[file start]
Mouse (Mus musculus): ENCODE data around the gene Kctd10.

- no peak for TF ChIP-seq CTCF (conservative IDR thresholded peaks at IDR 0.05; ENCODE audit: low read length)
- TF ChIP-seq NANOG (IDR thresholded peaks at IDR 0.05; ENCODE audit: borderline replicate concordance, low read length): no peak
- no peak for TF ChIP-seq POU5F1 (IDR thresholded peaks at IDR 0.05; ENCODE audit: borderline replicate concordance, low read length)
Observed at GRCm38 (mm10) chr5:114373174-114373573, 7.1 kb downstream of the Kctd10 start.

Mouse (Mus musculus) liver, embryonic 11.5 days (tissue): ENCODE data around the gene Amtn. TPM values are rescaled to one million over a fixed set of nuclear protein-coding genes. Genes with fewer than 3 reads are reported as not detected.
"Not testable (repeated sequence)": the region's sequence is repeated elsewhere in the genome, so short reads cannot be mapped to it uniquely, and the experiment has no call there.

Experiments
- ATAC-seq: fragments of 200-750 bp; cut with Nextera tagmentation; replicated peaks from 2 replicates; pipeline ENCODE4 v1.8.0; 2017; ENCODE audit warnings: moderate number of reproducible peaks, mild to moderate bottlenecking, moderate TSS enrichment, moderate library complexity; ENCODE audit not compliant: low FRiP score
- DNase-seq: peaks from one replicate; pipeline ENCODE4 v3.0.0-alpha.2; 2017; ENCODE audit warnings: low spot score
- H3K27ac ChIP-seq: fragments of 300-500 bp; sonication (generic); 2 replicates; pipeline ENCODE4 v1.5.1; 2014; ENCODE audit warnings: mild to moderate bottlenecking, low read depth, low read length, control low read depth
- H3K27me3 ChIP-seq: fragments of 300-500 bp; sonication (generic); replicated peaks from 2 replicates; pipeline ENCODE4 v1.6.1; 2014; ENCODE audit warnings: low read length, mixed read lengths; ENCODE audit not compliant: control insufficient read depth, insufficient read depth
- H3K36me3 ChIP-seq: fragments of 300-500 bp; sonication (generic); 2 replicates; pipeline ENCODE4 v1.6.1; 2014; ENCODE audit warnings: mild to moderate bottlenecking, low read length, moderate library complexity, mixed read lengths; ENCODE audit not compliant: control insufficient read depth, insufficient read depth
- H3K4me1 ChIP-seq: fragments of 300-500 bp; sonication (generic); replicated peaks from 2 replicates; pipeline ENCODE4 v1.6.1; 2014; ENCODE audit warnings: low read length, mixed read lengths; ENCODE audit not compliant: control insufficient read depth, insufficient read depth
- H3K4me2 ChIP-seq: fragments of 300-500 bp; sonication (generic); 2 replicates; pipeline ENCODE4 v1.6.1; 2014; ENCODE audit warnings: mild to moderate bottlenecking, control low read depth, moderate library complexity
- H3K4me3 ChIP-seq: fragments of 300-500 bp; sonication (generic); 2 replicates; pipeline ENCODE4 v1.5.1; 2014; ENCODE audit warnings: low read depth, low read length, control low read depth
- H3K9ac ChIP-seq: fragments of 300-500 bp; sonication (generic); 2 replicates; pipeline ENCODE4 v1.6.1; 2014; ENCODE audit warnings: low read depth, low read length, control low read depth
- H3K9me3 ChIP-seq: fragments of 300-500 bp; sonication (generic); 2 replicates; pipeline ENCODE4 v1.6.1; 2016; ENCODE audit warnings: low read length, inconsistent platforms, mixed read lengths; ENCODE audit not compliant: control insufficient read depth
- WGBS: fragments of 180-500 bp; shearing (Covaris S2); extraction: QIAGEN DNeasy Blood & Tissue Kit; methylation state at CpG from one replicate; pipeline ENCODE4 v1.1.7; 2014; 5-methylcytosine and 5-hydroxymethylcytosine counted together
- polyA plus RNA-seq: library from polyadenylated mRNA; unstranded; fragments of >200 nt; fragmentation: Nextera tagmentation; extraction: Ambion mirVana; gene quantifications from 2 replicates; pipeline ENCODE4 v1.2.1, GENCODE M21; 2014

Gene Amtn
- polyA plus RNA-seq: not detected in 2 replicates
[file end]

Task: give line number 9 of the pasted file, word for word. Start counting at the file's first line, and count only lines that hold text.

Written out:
- ATAC-seq: fragments of 200-750 bp; cut with Nextera tagmentation; replicated peaks from 2 replicates; pipeline ENCODE4 v1.8.0; 2017; ENCODE audit warnings: moderate number of reproducible peaks, mild to moderate bottlenecking, moderate TSS enrichment, moderate library complexity; ENCODE audit not compliant: low FRiP score